NOW THAT’S FUNNY
As if depression isn’t bad enough, now there’s Facebook depression.
Doctors are warning that teenagers who are already suffering from low self-esteem can be particularly susceptible to depression brought on by hours on Facebook. Constantly viewing happy looking teens can make one feel inadequate.
Well, I was a teen once, and I remember that feeling inadequate was a permanent part of the landscape.
I feel bad for kids today. It was bad enough when I was in ninth grade and had to sit next to Mindy Berry in French class. She had the prettiest, most expensive clothes, and was allowed to wear a full face of makeup to school every day. I was allowed lip gloss only, and my Earth Shoes were not the real thing, they were a knock off. I also had a sweating problem, so I rarely took off my sweater or jacket.
But at least when I went home, I was safe. No one could post pictures of me and laugh at them, and I wasn’t able to torture myself by going online to constantly view pictures of beautiful girls wearing makeup, going to pool parties and showing off their miraculously dry underarms.
Instead, I could call my friend Heather, and we could talk for hours on the phone, and whatever we said was just between the two of us, not posted for public consumption.
The only thing surprising to me about Facebook depression is that it is limited to teens. Adults spend just as much time on Facebook, and although I am not on Facebook, I hear that it’s full of people’s adorable, academically talented children, far-flung vacations, fancy parties with riotously happy guests, and other perfect moments from their lives.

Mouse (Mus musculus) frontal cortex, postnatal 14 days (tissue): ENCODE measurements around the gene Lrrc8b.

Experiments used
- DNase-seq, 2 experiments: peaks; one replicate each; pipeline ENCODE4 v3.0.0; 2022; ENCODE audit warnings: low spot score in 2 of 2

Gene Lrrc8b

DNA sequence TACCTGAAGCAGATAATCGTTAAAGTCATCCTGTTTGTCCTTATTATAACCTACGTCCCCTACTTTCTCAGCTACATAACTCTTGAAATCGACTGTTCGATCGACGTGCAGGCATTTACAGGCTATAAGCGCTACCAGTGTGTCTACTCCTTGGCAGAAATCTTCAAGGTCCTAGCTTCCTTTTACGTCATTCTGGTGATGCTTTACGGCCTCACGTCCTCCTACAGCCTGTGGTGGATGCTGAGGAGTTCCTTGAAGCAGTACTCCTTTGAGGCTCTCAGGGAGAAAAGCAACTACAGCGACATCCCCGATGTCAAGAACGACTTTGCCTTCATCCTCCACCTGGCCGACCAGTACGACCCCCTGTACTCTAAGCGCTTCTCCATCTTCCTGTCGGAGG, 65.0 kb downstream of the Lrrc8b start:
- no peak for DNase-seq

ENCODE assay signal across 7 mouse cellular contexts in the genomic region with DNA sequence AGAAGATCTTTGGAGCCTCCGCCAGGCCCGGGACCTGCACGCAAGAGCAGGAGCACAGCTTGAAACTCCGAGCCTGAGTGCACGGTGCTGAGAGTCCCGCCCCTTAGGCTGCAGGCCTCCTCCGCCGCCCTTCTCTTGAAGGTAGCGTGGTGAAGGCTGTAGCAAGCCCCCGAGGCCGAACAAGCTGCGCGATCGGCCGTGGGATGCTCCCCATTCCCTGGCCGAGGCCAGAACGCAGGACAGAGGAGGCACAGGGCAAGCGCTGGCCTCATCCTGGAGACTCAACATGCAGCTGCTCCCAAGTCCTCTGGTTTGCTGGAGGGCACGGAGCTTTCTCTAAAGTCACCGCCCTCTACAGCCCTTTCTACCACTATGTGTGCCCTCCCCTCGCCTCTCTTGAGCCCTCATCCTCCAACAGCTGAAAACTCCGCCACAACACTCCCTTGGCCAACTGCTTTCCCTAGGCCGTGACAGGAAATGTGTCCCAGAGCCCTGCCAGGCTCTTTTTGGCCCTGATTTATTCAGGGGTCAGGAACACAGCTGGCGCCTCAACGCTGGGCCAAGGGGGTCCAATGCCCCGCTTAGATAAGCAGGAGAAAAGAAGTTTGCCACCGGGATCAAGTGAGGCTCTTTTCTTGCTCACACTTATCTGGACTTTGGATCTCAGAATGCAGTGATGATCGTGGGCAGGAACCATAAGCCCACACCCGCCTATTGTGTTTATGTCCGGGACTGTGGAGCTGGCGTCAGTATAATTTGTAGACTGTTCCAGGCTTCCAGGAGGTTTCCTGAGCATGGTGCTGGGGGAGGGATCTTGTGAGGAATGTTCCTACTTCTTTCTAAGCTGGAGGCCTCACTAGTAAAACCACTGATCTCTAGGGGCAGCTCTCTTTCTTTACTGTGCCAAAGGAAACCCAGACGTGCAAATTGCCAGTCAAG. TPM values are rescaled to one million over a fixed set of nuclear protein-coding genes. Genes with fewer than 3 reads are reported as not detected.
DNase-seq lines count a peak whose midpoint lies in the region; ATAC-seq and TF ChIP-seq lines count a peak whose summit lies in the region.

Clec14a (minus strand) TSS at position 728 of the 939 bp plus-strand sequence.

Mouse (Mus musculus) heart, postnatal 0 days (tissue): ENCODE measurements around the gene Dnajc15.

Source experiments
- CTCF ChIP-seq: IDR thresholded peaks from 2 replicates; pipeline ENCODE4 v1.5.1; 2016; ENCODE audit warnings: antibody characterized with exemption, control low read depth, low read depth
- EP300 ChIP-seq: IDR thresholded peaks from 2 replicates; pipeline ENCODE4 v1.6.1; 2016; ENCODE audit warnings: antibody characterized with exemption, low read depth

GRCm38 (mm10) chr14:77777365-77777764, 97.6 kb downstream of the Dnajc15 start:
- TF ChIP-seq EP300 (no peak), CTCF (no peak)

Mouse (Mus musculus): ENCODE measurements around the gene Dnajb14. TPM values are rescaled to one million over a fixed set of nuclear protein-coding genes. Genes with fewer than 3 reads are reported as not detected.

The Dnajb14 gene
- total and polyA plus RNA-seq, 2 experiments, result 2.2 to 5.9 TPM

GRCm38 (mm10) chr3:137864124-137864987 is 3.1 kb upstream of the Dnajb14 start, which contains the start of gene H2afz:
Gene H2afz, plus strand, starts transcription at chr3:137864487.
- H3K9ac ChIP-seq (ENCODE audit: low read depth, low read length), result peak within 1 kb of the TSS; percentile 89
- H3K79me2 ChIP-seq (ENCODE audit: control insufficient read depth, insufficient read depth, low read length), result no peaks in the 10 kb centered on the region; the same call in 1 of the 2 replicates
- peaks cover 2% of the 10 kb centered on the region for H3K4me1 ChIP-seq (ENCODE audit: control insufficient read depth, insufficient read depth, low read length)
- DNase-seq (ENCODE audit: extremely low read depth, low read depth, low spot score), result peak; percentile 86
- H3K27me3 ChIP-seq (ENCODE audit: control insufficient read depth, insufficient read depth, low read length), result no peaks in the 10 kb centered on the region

That would depress me.
Facebook pages feature tallies and tags – so it can turn into a big popularity contest: who has the most friends, whose pictures have the most tags. As if high school itself wasn’t a big enough popularity contest. Also, teens have a habit of posting nasty or judgmental messages on the walls of kids they don’t like.
Pediatricians are cautioning parents that they need to talk to their kids about Facebook depression, sexting, cyberbullying and other online risks. I hope parents tell their kids “be nice”. If every parent said to their child “You post one unkind message, and I take your Facebook for 3 months”, then I bet that would cut down on the bullying.
But this is not necessarily about bullying as much as it is measuring up. Endlessly looking at pictures that say “I have this and you don’t” is bound to make a person feel bad. But most of what is truly valuable in life can’t be captured in a photograph. If kids had more experiences that reinforced that, perhaps the Facebook pages would have less of an impression.
I wonder if Mindy Berry is on Facebook. I better not check.
Pam Lobley writes the “Now That’s Funny” column. Sign up for her mailing list at www.pamlobley.com.